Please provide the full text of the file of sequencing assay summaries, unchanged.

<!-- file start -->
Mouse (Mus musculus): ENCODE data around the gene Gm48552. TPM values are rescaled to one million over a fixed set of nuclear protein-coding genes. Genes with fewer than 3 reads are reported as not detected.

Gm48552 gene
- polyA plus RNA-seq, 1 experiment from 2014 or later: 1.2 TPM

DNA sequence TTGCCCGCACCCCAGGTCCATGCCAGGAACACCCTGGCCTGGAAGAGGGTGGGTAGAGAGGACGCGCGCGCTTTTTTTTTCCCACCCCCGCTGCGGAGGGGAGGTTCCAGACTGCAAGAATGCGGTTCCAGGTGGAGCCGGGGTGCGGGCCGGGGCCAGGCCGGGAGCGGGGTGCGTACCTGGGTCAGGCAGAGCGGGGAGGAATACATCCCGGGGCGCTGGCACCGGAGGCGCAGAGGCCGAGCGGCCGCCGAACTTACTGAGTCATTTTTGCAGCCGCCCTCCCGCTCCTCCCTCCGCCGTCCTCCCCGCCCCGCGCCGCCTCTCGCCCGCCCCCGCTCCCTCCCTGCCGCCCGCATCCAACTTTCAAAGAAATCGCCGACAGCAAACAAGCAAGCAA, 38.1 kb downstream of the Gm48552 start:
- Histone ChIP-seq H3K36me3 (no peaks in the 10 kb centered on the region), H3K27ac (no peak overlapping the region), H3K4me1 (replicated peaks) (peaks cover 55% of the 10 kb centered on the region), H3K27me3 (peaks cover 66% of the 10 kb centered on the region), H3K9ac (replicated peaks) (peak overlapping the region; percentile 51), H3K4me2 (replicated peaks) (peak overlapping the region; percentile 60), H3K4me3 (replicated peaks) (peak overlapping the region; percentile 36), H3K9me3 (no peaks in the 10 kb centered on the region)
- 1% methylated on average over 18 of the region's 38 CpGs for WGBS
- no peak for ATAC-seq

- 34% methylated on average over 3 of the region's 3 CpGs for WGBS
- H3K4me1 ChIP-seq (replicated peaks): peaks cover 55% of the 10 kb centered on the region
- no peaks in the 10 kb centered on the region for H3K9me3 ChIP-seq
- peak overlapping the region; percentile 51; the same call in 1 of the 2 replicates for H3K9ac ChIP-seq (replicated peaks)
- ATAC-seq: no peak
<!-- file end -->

Mouse (Mus musculus): ENCODE data around the gene Gm48552. TPM values are rescaled to one million over a fixed set of nuclear protein-coding genes. Genes with fewer than 3 reads are reported as not detected.

Gm48552 gene
- polyA plus RNA-seq, 1 experiment from 2014 or later: 1.2 TPM

DNA sequence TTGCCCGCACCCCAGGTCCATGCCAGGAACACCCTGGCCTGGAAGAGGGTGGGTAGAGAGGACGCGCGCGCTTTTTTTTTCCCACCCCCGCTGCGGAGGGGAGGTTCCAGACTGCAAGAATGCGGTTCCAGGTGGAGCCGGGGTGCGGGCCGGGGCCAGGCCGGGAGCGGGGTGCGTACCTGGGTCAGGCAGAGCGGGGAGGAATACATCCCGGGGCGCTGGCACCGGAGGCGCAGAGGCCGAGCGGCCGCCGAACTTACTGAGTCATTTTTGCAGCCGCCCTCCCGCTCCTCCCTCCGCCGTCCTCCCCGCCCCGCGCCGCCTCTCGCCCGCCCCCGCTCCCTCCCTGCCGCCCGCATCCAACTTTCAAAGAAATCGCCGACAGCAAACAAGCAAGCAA, 38.1 kb downstream of the Gm48552 start:
- Histone ChIP-seq H3K36me3 (no peaks in the 10 kb centered on the region), H3K27ac (no peak overlapping the region), H3K4me1 (replicated peaks) (peaks cover 55% of the 10 kb centered on the region), H3K27me3 (peaks cover 66% of the 10 kb centered on the region), H3K9ac (replicated peaks) (peak overlapping the region; percentile 51), H3K4me2 (replicated peaks) (peak overlapping the region; percentile 60), H3K4me3 (replicated peaks) (peak overlapping the region; percentile 36), H3K9me3 (no peaks in the 10 kb centered on the region)
- 1% methylated on average over 18 of the region's 38 CpGs for WGBS
- no peak for ATAC-seq

- 34% methylated on average over 3 of the region's 3 CpGs for WGBS
- H3K4me1 ChIP-seq (replicated peaks): peaks cover 55% of the 10 kb centered on the region
- no peaks in the 10 kb centered on the region for H3K9me3 ChIP-seq
- peak overlapping the region; percentile 51; the same call in 1 of the 2 replicates for H3K9ac ChIP-seq (replicated peaks)
- ATAC-seq: no peak